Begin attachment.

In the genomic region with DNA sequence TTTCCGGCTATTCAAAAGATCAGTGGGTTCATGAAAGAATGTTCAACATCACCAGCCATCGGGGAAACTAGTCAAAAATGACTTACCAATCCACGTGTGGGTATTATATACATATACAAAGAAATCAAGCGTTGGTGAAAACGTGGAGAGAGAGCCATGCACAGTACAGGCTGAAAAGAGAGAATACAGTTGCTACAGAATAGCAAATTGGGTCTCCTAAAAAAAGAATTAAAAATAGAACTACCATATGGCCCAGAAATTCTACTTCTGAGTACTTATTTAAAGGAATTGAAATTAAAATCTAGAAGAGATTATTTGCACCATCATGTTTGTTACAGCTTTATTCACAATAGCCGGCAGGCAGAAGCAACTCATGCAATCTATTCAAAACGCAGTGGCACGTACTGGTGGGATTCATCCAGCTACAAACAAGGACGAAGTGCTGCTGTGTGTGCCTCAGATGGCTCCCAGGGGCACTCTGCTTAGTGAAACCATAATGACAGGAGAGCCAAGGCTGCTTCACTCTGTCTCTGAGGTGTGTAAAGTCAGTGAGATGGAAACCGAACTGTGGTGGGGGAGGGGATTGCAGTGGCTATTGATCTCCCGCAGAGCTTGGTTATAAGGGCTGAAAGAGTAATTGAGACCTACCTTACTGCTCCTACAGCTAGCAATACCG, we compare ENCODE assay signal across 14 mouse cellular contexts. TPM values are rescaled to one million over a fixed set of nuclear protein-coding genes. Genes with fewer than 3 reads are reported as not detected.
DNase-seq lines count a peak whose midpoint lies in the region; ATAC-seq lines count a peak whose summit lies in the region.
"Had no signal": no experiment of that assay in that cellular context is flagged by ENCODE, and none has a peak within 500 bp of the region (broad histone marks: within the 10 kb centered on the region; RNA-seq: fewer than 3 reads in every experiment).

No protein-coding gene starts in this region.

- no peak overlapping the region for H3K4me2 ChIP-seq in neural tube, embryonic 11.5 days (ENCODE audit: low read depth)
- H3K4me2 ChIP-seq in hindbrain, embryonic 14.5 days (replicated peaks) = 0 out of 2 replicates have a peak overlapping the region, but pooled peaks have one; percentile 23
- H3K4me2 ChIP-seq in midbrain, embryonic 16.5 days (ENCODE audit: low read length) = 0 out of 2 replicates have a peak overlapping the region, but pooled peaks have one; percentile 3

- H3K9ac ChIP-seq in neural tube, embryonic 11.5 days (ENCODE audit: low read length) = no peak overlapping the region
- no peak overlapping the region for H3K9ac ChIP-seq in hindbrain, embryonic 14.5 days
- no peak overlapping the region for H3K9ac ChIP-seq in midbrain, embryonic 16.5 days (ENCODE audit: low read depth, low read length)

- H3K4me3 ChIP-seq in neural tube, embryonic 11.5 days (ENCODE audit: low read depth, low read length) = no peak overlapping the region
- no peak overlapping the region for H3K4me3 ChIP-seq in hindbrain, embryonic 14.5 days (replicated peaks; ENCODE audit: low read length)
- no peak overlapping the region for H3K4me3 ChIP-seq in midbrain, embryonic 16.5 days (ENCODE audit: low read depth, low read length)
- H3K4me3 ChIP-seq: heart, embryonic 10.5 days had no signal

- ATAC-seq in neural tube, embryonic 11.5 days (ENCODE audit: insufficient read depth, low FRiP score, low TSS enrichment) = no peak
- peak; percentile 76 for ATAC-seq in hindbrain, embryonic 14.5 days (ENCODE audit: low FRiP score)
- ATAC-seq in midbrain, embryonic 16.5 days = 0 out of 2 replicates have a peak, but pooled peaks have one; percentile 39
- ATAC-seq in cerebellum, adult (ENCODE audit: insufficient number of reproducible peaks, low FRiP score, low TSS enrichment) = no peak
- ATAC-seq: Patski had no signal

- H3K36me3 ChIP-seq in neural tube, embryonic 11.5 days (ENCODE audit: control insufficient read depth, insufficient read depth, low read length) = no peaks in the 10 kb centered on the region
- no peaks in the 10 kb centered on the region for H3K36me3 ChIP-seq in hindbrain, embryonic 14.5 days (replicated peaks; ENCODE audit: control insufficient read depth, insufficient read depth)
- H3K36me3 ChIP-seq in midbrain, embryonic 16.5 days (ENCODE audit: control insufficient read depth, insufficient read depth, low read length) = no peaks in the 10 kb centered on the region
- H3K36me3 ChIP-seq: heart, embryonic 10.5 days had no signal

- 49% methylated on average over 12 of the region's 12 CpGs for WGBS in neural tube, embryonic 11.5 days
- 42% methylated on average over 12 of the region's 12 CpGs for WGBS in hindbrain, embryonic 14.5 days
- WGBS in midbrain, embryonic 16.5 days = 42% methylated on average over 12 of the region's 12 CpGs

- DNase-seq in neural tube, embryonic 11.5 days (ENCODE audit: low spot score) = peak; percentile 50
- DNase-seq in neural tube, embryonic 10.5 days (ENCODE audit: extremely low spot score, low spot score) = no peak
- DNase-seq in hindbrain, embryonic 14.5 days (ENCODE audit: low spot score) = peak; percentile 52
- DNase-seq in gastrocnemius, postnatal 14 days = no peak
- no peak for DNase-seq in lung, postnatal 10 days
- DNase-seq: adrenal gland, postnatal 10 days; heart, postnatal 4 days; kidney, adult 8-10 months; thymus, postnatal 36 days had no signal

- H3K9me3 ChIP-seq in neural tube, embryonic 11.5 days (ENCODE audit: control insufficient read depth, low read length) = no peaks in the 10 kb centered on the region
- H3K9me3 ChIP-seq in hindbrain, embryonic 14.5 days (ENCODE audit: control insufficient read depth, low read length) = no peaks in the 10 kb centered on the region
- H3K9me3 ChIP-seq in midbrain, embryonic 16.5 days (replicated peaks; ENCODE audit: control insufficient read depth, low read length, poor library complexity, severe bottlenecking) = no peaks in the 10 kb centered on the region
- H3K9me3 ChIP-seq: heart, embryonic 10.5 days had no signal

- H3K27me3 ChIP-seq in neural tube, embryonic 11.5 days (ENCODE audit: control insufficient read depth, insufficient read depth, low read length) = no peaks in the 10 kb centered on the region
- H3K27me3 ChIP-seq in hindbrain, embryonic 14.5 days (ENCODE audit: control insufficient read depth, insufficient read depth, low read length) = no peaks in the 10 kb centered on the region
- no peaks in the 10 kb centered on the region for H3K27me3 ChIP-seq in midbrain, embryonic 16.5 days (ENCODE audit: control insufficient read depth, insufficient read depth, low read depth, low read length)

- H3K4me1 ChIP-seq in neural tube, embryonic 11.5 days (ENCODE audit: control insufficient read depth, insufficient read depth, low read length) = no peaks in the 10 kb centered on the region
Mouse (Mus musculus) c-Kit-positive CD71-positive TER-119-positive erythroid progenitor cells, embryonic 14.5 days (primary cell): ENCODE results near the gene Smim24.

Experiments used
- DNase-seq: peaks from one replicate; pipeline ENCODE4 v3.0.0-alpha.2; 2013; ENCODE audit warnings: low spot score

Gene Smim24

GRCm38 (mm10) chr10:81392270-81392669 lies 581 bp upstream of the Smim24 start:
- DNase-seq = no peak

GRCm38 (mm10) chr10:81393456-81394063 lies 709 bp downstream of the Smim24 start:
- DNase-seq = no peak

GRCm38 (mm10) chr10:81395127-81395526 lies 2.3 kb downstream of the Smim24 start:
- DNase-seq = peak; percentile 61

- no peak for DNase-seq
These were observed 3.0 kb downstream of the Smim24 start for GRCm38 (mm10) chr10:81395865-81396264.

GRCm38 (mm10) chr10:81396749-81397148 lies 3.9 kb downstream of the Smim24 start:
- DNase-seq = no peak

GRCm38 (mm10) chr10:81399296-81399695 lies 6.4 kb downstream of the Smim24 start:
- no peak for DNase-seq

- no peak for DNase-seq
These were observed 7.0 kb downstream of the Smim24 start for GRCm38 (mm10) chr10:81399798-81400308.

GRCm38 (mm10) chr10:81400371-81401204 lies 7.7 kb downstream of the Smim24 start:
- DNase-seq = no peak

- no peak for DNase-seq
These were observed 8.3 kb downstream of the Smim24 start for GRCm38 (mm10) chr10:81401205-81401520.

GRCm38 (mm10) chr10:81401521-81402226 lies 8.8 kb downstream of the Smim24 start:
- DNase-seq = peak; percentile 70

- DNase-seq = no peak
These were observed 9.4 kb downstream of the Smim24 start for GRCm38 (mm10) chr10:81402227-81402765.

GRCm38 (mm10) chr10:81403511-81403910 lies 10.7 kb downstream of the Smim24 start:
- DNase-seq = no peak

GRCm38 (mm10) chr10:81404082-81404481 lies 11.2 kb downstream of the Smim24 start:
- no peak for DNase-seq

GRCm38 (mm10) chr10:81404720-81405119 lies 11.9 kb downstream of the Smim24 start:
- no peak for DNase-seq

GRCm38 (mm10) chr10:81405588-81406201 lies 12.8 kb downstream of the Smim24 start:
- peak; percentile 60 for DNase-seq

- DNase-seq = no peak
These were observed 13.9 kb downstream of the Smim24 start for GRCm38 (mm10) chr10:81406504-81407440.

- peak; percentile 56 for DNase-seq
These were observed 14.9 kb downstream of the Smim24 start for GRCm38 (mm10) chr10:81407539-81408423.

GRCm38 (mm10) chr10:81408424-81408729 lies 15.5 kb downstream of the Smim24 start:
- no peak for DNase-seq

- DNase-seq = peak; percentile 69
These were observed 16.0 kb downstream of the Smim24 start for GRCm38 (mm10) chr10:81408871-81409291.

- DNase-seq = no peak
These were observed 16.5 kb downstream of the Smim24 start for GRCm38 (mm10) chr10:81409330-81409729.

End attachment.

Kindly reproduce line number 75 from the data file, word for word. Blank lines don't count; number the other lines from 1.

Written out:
- DNase-seq = no peak